Analog meters that measure water, gas and electricity consumption are rapidly being replaced by automated meters that broadcast readings every 30 seconds for utility company employees to read as they walk or drive by with a receiver.
However, researchers said, anyone could receive the signals with about $1,000 worth of equipment available on the open market.
Because energy usage often drops to near zero when a house is empty, would-be housebreakers could identify which home owners are at work or away on vacation, the researchers said.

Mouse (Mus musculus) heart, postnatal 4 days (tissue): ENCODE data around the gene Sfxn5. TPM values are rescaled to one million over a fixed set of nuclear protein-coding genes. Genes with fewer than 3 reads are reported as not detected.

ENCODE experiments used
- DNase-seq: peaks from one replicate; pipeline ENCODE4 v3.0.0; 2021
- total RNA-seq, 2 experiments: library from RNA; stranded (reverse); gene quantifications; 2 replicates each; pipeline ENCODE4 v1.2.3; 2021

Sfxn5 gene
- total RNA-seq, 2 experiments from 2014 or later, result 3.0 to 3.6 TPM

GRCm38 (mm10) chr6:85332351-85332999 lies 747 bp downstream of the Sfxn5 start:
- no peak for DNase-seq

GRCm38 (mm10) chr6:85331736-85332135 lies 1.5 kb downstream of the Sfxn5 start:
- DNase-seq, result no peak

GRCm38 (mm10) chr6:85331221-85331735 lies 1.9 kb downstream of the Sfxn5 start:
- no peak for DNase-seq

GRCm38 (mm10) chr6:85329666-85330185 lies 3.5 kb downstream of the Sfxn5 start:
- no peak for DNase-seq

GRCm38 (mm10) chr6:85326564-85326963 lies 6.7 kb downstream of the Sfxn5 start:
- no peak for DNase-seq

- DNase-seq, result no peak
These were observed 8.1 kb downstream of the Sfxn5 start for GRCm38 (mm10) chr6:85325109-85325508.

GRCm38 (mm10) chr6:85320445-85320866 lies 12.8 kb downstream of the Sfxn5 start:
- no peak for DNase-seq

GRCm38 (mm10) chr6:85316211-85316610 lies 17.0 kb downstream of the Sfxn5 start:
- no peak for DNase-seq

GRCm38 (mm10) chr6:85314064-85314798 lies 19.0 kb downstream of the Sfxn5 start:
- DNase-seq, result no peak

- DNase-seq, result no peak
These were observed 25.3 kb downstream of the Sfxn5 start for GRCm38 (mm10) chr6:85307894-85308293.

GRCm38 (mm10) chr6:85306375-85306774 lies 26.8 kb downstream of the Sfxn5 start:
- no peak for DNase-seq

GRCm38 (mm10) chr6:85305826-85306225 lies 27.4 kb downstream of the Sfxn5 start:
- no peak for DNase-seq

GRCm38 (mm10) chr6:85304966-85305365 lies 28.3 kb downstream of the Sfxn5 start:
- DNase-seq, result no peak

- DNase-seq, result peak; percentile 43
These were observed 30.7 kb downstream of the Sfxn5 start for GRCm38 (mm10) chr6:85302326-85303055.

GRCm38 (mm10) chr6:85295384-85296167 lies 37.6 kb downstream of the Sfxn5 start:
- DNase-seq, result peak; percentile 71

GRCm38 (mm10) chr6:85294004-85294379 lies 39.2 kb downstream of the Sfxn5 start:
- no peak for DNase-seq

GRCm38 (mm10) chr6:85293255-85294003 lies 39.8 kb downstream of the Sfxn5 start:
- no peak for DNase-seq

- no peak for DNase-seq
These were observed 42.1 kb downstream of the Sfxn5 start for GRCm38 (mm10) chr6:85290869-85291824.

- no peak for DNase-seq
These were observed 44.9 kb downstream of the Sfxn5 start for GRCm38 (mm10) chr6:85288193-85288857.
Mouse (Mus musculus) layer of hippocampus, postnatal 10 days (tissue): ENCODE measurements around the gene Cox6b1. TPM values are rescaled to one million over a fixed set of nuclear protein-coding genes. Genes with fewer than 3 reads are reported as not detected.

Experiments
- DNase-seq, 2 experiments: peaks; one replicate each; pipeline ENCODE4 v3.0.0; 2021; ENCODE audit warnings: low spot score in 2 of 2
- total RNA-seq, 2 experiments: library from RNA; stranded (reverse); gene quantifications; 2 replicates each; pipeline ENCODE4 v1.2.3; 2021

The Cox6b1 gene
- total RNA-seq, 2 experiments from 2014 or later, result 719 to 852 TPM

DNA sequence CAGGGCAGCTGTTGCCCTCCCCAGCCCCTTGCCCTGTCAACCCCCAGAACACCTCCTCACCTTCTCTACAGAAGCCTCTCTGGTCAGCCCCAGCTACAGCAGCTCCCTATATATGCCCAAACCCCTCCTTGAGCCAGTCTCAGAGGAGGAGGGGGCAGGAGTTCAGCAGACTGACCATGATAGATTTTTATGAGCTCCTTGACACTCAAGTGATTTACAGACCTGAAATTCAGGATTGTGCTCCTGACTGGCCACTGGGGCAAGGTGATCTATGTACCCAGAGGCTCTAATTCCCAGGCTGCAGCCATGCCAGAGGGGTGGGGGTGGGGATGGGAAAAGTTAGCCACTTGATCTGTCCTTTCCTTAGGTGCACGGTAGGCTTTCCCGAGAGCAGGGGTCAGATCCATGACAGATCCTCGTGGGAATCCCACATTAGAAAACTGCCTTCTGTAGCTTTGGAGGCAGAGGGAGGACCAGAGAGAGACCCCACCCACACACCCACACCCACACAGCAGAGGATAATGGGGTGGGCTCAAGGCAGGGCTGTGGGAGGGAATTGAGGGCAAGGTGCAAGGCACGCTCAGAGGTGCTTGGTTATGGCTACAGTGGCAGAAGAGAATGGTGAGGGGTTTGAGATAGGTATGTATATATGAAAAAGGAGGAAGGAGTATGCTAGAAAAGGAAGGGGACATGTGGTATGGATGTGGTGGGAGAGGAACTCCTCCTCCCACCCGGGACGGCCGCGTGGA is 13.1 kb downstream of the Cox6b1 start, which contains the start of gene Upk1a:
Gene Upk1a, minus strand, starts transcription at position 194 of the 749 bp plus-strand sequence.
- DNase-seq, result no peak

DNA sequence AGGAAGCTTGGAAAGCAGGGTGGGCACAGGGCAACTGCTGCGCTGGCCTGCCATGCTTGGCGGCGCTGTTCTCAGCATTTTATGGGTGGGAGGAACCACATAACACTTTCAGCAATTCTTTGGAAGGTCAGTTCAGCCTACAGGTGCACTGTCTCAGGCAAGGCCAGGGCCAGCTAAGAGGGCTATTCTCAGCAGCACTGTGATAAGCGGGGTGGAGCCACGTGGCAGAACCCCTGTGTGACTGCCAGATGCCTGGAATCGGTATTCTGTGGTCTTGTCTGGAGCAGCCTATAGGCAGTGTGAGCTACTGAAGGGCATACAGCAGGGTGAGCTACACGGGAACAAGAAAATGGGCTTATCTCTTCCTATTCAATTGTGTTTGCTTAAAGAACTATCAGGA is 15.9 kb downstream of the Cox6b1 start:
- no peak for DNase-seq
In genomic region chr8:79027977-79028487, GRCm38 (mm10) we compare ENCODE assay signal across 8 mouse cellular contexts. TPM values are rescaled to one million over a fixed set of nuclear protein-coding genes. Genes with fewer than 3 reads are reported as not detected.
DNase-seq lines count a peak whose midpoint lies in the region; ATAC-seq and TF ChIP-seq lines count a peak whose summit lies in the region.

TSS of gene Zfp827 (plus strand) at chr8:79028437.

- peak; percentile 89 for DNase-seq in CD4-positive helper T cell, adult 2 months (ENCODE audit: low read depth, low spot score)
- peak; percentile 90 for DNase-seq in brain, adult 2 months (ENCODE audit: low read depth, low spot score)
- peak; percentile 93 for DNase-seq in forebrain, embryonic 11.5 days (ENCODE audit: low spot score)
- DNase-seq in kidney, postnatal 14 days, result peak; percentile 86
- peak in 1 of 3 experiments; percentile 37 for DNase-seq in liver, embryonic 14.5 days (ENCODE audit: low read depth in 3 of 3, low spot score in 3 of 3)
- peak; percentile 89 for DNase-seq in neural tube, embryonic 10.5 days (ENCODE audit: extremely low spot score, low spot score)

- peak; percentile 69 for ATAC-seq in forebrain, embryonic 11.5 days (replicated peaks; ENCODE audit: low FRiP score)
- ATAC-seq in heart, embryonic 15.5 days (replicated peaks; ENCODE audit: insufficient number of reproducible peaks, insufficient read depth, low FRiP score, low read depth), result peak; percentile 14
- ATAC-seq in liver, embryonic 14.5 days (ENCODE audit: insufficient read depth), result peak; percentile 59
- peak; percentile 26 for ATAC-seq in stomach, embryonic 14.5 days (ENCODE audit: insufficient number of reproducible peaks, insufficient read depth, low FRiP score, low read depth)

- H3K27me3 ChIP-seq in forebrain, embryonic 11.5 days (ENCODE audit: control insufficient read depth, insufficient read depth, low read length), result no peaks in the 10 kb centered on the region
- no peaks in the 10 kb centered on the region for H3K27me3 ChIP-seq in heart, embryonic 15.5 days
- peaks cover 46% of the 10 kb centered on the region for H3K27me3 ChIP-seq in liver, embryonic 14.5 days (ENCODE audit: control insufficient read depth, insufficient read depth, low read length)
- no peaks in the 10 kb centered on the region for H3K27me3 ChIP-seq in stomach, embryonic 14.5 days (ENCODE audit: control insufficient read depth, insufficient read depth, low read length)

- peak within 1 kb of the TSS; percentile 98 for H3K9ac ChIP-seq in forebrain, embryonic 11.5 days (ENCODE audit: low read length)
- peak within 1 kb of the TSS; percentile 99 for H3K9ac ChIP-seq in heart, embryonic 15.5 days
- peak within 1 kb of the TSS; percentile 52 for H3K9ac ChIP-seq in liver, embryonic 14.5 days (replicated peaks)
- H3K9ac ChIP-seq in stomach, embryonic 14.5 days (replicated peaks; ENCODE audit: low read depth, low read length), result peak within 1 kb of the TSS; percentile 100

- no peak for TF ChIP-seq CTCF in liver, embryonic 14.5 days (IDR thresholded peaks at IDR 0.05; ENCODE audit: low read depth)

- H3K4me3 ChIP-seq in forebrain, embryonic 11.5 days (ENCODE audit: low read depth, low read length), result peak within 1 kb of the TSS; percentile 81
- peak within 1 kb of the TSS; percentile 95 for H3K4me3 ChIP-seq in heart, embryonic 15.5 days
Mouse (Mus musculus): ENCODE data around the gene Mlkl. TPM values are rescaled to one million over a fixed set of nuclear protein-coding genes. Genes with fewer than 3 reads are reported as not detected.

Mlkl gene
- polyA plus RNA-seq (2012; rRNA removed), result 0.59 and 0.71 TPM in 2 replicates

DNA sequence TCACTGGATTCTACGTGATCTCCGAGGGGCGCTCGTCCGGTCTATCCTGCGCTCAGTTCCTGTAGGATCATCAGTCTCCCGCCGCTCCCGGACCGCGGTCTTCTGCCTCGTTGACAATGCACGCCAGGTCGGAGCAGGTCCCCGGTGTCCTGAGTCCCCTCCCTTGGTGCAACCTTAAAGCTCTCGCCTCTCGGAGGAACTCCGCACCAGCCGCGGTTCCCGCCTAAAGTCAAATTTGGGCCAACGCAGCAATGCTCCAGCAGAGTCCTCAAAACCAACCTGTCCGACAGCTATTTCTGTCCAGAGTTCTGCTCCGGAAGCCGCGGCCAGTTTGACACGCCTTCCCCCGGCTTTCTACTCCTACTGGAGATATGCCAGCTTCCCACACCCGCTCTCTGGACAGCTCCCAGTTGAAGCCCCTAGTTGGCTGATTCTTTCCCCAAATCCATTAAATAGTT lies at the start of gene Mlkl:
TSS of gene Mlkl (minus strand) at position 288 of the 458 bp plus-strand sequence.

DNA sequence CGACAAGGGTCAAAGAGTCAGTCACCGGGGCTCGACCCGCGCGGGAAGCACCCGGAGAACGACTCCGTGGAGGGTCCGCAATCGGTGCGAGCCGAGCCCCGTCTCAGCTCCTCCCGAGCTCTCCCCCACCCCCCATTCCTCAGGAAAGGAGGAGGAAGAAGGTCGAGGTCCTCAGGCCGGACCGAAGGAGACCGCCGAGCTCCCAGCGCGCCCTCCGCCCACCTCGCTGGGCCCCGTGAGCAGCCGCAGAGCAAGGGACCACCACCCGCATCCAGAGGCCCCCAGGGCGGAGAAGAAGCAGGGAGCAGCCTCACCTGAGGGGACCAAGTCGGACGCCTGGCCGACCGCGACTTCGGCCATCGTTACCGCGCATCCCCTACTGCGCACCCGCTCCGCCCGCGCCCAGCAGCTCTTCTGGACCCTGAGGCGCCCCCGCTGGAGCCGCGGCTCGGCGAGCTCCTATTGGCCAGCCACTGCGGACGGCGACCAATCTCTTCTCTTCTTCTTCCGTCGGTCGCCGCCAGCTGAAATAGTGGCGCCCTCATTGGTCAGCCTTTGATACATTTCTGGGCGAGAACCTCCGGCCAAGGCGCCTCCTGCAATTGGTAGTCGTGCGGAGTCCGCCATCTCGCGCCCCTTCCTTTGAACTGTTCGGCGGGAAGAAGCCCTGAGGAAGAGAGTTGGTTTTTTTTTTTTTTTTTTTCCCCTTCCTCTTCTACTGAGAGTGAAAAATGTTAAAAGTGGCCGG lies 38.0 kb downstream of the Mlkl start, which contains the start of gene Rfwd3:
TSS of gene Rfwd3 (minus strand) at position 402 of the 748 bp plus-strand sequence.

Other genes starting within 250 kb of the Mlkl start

The research team created a receiver from readily available components that allowed them to pick up transmissions from automated meters 300 yards away and monitor almost 500 meters simultaneously, NewScientist.com reported Thursday.
There are easier ways to determine whether a house is empty, team member Marco Gruteser of Rutgers University said.
"But it's bad practice for meters to shout out that a house is vacant while police departments recommend keeping the lights on and the mailbox empty to make your house look occupied," Gruteser said.
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